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Your single best SEO strategy
MonkeyFace




msg:4264384
 9:40 pm on Feb 8, 2011 (gmt 0)

If you were to choose only one SEO strategy as the most recommended, what would be it? It is common knowledge that multiple factors play in multiple possible manners to affect SERP, but you are to recommend only one.

Mine would be focus on semantics. I have not read or heard this anywhere, just an intuition.

 

balistreri




msg:4267767
 4:36 am on Feb 16, 2011 (gmt 0)

Here's a thread burner

Want great organics? Stop using word press.

almighty monkey




msg:4267891
 11:07 am on Feb 16, 2011 (gmt 0)


Here's a thread burner

Want great organics? Stop using word press.


Ok, I'll bite.

How come?

mhansen




msg:4267926
 12:14 pm on Feb 16, 2011 (gmt 0)

Want great organics? Stop using word press.


I can definitely prove that point wrong. I have -90 day old WP powered sites attracting several thousands of organic visitors every day. In addition, it has become the main choice of most local small business websites.

Want great organics? Fill a void with great content!

viggen




msg:4267927
 12:33 pm on Feb 16, 2011 (gmt 0)

Not wasting time on projects and tasks that generate little or no profit, but focus on things that make me money

pageoneresults




msg:4267934
 1:34 pm on Feb 16, 2011 (gmt 0)

Let's have a contest...


Put your money where your mouth is. ;)

Anyone want to wager who's site ranks better? Really, off the top of your head who do you think wins the contest?


Your example has flaws. Let's do it this way. Let's make both sites equal from an inbound link perspective. But, let's make one valid, the other invalid, with certain HTML errors. Who do you think wins that contest - huh?

Pleaaaaaaase stop giving people really bad advice, please. Validated code doesn't even count.


You know, I'm willing to place a rather "large" wager on this. I'm tired of folks dissing validation and ignoring the underlying reasoning. It's like having a performance vehicle and telling the owner that "you don't need a tune (validation), you have nitrous (links), you'll kick their arse." You just might in the short-term. But, in the long-run, who is going to withstand the test of time?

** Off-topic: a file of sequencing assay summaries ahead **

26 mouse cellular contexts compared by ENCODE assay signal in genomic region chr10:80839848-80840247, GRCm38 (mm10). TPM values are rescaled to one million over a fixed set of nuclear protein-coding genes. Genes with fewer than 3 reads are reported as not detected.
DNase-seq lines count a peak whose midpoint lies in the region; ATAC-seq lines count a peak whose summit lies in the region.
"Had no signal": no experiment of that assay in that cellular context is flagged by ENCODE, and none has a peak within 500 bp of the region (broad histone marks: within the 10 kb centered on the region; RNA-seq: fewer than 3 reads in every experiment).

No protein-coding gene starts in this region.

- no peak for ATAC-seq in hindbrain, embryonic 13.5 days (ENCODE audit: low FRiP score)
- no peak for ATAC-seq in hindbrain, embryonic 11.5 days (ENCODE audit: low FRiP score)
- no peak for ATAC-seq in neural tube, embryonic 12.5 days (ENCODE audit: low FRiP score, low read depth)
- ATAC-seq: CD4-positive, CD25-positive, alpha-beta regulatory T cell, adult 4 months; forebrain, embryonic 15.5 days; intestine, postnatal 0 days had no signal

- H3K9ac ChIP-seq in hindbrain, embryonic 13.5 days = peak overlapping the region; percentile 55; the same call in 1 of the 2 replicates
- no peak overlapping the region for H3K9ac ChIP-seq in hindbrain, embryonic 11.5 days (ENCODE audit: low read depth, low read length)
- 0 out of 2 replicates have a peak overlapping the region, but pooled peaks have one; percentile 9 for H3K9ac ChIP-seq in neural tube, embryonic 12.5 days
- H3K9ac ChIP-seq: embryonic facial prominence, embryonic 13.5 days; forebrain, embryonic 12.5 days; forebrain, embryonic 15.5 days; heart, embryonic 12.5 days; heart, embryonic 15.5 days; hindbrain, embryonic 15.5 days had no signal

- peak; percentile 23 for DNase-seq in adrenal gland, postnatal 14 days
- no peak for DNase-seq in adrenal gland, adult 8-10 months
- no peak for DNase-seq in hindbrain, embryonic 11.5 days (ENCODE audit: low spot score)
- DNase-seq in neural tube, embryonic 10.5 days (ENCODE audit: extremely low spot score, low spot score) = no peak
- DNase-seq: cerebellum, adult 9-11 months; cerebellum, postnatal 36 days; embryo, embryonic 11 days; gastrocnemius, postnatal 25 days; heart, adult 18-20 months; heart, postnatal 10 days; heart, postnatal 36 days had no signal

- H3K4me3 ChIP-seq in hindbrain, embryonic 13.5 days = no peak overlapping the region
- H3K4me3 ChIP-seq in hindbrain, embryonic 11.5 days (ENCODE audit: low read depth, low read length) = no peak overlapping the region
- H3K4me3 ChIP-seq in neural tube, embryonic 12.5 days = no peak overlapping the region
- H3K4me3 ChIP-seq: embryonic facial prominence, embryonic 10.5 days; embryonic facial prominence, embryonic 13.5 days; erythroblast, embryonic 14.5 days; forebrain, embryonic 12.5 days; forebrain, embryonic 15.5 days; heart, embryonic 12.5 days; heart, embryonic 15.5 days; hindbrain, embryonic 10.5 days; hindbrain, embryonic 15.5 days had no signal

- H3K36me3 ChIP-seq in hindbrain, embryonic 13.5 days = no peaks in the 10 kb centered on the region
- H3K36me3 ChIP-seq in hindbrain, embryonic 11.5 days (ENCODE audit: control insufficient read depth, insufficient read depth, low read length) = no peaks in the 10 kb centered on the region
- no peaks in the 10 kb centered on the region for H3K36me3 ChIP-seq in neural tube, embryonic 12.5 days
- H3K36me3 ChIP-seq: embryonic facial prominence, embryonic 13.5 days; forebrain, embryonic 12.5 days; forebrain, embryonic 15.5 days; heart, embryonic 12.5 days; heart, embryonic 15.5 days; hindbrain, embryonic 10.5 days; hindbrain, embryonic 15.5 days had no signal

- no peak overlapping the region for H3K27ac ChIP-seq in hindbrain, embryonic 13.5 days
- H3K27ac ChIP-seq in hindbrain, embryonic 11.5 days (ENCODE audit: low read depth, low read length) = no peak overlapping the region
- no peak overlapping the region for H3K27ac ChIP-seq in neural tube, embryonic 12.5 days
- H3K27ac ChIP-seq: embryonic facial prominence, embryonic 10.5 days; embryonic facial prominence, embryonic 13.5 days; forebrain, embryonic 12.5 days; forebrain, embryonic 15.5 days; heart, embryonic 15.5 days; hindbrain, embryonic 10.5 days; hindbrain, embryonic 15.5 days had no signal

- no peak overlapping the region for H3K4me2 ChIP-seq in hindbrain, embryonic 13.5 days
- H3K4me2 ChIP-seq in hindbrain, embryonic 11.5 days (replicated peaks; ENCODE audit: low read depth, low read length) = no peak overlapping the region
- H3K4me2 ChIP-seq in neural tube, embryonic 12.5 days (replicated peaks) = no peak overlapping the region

Stop giving people bad advice?


There are probably at least 2-3 folks reading this topic whom I've taken through an HTML ground up renovation. If you saw their results after performing these renovations, you might tend to think otherwise. If you folks are around, please do chime in and let these naysayers know what happened. Especially the one that has 100k+ visitors per day. ;)

This isn't off topic...

Ever see a blank page in cache and wonder why it isn't displaying properly? I have and 9 out of 10 times it was HTML errors that prevented the page from displaying.

mrguy




msg:4267937
 1:58 pm on Feb 16, 2011 (gmt 0)

In some cases where the HTML error prevents the site from being crawled or viewed correctly, then yes it will perform worse than a site that is valid.

However there are many non valid sites that view and are crawled just fine that out perform sites that are valid because they are better optimized than the valid sites.

It all depends on just what the errors are with the site.

Also, Wordpress works just fine for sites as I have many that are #1 and have been #1 for years beating other sites that are validated.

mhansen




msg:4267943
 2:19 pm on Feb 16, 2011 (gmt 0)